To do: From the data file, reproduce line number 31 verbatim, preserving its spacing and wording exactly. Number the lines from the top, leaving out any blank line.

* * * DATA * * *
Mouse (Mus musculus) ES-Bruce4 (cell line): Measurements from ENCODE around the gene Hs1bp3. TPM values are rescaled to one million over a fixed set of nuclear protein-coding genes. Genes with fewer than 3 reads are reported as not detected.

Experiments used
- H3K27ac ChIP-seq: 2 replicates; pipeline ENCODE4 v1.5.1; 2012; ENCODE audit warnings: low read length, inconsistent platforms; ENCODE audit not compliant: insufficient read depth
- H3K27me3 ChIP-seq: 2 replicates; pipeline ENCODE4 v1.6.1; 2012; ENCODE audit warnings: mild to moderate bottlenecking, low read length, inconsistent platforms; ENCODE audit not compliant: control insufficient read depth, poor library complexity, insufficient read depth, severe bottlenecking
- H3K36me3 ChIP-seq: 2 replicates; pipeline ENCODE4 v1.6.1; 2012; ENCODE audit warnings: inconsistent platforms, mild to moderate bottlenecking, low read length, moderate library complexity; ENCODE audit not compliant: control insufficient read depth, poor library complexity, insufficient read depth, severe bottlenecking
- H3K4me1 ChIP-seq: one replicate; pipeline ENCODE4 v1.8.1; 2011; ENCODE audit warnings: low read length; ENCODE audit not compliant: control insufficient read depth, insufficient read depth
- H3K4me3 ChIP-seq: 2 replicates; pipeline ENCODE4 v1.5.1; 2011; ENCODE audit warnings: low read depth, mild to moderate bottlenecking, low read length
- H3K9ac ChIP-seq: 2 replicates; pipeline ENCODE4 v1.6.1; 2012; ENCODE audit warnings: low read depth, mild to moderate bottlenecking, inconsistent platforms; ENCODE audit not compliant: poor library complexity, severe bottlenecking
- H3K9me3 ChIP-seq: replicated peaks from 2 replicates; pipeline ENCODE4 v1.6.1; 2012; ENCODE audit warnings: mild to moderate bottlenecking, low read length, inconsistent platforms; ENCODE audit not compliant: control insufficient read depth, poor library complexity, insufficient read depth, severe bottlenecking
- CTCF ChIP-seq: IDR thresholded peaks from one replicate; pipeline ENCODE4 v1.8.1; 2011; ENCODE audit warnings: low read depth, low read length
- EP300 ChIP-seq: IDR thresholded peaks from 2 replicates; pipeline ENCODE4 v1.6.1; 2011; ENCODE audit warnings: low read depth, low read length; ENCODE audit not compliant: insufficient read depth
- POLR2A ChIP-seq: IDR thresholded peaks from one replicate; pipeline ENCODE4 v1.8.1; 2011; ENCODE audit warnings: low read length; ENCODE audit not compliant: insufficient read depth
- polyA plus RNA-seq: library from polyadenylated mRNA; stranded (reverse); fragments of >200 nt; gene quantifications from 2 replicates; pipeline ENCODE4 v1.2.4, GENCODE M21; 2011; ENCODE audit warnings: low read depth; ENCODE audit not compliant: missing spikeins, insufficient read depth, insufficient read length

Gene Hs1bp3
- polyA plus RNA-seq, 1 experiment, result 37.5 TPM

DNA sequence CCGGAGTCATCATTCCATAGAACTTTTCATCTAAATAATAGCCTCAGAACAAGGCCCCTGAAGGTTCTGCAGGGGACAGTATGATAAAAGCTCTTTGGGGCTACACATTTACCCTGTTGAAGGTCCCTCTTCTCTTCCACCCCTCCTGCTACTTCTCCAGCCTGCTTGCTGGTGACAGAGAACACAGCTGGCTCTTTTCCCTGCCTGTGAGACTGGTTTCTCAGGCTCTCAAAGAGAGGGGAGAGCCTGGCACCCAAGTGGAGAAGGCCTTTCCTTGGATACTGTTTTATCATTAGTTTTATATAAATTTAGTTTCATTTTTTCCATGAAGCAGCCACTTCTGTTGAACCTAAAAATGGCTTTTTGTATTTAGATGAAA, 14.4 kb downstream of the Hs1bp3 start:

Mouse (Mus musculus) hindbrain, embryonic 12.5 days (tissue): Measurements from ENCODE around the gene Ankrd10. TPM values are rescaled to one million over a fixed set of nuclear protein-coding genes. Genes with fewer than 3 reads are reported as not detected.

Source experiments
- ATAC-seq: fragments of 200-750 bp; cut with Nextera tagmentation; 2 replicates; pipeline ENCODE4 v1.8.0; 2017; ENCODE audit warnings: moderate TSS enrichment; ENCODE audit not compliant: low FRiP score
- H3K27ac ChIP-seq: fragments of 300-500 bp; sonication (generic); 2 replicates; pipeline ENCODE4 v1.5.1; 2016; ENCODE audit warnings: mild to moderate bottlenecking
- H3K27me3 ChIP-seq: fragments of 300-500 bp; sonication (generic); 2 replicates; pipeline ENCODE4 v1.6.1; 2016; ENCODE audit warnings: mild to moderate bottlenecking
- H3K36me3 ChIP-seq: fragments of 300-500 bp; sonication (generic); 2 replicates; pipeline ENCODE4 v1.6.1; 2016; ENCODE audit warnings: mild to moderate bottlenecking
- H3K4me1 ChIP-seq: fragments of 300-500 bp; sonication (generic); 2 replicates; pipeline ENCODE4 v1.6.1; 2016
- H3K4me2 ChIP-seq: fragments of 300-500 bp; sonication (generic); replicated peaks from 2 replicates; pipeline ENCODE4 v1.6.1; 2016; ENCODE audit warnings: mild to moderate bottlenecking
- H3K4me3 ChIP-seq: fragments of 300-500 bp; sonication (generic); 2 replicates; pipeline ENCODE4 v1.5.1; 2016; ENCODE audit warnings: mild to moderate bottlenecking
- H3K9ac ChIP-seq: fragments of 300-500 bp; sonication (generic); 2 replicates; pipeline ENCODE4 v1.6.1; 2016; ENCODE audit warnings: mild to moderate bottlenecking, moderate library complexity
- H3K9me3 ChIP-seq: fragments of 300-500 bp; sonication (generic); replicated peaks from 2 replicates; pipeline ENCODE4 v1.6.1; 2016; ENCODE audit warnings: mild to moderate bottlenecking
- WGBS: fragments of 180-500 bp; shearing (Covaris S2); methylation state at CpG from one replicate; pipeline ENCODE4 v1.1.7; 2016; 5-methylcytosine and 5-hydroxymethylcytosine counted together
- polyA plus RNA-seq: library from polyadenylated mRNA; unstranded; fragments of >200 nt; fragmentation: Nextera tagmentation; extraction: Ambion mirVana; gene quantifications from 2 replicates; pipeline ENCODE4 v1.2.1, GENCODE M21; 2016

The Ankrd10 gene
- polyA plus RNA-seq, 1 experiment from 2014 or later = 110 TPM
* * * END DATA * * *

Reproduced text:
- polyA plus RNA-seq, 1 experiment from 2014 or later = 110 TPM